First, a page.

A Victorian mother of two relives a terrifying incident at her brother’s swimming pool.
On an unusually hot November day on the Mornington Peninsula, Lucy jumped at the chance to take her kids and a few friends to her brother’s pool.
As she always has, the mother-of-three sat by the pool inside the enclosed area feeding her five-month-old boy, Ferg, while her two-and-a-half-year-old daughter, Clementine, was playing on the tiled steps. with his 7 and 8 year old friends.
With two other adults staying there to watch the children, the wary mother decided to hurry out of the pool to her bag just outside the door to grab a rag to wipe up her son’s saliva.
“It was a few seconds and as I grabbed the rag I heard screams of ‘Grab her!’ and I knew something had happened,” said the 43-year-old. Kidspot.
In the brief moment that Lucy had turned her back on her, Clementine had fallen backwards into the three-foot water.
As she instinctively started kicking while on her back in survival mode – something she had learned in a few months of swimming lessons – the toddler found herself dangerously submerged under a donut inflatable pool.
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“I walked away from the pool for a few seconds and heard screams of ‘Catch her! “”Source: Provided to Kidspot
“They grabbed my little girl under the pool toy and pulled her out”
“The kids were right next to Clementine, so when I came running back I heard the adults telling them to grab her arm,” Lucy recalled of that fateful day in 2018.
“The kids had just frozen… so one of the adults quickly jumped in and grabbed her from under the pool toy and handed Clementine to me upside down.”
Although the traumatic event was over three years ago, Lucy will never forget the feeling of trying to save her only daughter.
“I squeezed his chest and so a lot of water came out of her mouth – it was like liters,” she vividly recalls.
“I still remember everything like it was in slow motion, but it all would have happened in less than 15 seconds, it was so fast.”
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“She didn’t want to go near water anymore, she wouldn’t dip her toe in for four months.” Source: Provided to Kidspot
“There was no sound when she was drowning…that’s what was worrying”
Lucy’s biggest shock at the time was her granddaughter’s silence.
“She was just blinking, moving her eyes back and forth, and she was shaking,” she recalled.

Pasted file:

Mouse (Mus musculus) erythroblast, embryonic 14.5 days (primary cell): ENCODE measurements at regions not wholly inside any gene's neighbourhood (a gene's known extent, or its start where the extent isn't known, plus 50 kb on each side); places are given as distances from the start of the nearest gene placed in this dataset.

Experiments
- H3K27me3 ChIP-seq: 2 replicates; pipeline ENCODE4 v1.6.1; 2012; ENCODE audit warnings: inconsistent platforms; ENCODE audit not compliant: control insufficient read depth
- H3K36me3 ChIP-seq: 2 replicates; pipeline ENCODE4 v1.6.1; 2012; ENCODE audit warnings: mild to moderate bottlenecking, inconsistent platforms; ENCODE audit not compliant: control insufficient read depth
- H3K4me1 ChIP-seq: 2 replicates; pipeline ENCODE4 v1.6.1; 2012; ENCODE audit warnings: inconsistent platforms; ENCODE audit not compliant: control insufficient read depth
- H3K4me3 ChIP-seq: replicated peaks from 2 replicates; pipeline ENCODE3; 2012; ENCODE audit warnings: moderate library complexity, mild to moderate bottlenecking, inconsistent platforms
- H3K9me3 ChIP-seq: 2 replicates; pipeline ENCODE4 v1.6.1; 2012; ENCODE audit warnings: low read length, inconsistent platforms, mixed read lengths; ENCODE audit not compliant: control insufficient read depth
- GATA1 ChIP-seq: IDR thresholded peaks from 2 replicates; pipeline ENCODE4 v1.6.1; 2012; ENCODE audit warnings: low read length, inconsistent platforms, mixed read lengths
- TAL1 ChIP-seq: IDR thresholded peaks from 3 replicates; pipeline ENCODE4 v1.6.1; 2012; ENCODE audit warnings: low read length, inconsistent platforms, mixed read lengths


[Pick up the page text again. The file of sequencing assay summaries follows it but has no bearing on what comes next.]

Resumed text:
“She didn’t know what was going on and had a big scare – there was no sound… that’s what was worrying.”
Having already saved countless children from water in her teaching career, Lucy managed to stay calm and gave Clementine a few more smacks on her back to try and expel the remaining water.
“She threw up water again and it was a huge relief to see her come out, and she looked fine.”
While Clementine, now five years old, fortunately suffered no physical injury from the accident, the toddler was nonetheless traumatized by her near-drowning.
“She didn’t want to go near water anymore, she wouldn’t dip her toe in for four months.”
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“Since then I have a rule that there are no pool toys near the stairs.” Source: Provided to Kidspot
“Never, ever take your eyes off the kids in the water”
While the incident didn’t deter Lucy from taking her three children into the water afterwards, it certainly made her even more cautious than she already was.
“I’ve since made a rule that there are no pool toys near the stairs,” she says.
“Experiencing a scare like this made us all the more vigilant. It reminded us of what we already knew – that you can never, ever take your eyes off children in the water, whether they’re wearing floaties or life jackets.
“If she had been face down in the water – we don’t know what could have happened…her natural instinct to float on her back saved her.”
At the time of publication, there have been 69 drowning deaths in Australia this summer, according to the Royal Life Saving National Drowning Report, with deaths of children aged zero to four years up 9% on the year former.
Kingswim is encouraging parents to get kids back in the pool with the return of the school year to better equip kids for water safety.